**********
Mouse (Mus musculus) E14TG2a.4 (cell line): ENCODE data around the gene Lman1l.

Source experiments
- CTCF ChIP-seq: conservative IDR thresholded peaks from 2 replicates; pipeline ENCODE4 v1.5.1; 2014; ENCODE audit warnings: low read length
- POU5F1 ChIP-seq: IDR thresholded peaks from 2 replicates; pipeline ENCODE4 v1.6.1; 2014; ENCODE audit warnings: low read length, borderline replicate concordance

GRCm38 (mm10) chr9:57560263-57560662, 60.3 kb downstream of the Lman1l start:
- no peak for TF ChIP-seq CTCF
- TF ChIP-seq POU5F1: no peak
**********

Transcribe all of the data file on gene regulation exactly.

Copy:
Mouse (Mus musculus) E14TG2a.4 (cell line): ENCODE data around the gene Lman1l.

Source experiments
- CTCF ChIP-seq: conservative IDR thresholded peaks from 2 replicates; pipeline ENCODE4 v1.5.1; 2014; ENCODE audit warnings: low read length
- POU5F1 ChIP-seq: IDR thresholded peaks from 2 replicates; pipeline ENCODE4 v1.6.1; 2014; ENCODE audit warnings: low read length, borderline replicate concordance

GRCm38 (mm10) chr9:57560263-57560662, 60.3 kb downstream of the Lman1l start:
- no peak for TF ChIP-seq CTCF
- TF ChIP-seq POU5F1: no peak